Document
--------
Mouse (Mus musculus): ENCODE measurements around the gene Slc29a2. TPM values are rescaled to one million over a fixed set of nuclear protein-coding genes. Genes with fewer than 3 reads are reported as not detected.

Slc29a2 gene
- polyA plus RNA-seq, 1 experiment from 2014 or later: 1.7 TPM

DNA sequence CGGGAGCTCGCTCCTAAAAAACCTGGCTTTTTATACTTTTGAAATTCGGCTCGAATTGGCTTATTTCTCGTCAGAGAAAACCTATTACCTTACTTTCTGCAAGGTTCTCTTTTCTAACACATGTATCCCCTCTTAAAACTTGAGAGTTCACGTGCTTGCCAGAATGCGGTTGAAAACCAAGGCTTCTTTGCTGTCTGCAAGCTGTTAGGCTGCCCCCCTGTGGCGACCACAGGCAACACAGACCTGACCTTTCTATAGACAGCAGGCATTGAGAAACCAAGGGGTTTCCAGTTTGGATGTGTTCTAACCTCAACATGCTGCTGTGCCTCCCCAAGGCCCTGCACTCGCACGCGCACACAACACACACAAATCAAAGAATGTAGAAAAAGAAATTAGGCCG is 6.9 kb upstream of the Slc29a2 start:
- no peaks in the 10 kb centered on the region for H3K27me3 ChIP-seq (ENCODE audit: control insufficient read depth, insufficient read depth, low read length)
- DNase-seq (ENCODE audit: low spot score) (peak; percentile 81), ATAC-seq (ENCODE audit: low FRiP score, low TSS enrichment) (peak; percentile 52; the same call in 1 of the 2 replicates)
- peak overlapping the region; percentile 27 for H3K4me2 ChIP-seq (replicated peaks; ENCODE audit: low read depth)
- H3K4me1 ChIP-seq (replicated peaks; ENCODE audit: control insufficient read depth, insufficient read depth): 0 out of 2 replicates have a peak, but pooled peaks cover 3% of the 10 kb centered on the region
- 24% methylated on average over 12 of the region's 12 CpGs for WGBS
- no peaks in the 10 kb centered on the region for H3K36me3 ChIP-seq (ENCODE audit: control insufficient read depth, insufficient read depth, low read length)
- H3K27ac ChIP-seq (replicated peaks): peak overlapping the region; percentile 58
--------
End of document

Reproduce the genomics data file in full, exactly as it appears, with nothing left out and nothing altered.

Mouse (Mus musculus): ENCODE measurements around the gene Slc29a2. TPM values are rescaled to one million over a fixed set of nuclear protein-coding genes. Genes with fewer than 3 reads are reported as not detected.

Slc29a2 gene
- polyA plus RNA-seq, 1 experiment from 2014 or later: 1.7 TPM

DNA sequence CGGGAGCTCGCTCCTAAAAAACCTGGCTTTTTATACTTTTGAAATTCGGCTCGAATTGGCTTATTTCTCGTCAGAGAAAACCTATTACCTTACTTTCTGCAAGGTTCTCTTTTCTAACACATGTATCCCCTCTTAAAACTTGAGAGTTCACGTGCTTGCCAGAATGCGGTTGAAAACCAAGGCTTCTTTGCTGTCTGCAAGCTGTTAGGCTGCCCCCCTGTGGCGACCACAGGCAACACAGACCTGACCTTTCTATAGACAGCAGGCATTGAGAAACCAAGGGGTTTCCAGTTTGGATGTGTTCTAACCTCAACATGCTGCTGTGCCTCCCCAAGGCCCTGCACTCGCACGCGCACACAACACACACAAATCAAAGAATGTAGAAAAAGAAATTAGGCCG is 6.9 kb upstream of the Slc29a2 start:
- no peaks in the 10 kb centered on the region for H3K27me3 ChIP-seq (ENCODE audit: control insufficient read depth, insufficient read depth, low read length)
- DNase-seq (ENCODE audit: low spot score) (peak; percentile 81), ATAC-seq (ENCODE audit: low FRiP score, low TSS enrichment) (peak; percentile 52; the same call in 1 of the 2 replicates)
- peak overlapping the region; percentile 27 for H3K4me2 ChIP-seq (replicated peaks; ENCODE audit: low read depth)
- H3K4me1 ChIP-seq (replicated peaks; ENCODE audit: control insufficient read depth, insufficient read depth): 0 out of 2 replicates have a peak, but pooled peaks cover 3% of the 10 kb centered on the region
- 24% methylated on average over 12 of the region's 12 CpGs for WGBS
- no peaks in the 10 kb centered on the region for H3K36me3 ChIP-seq (ENCODE audit: control insufficient read depth, insufficient read depth, low read length)
- H3K27ac ChIP-seq (replicated peaks): peak overlapping the region; percentile 58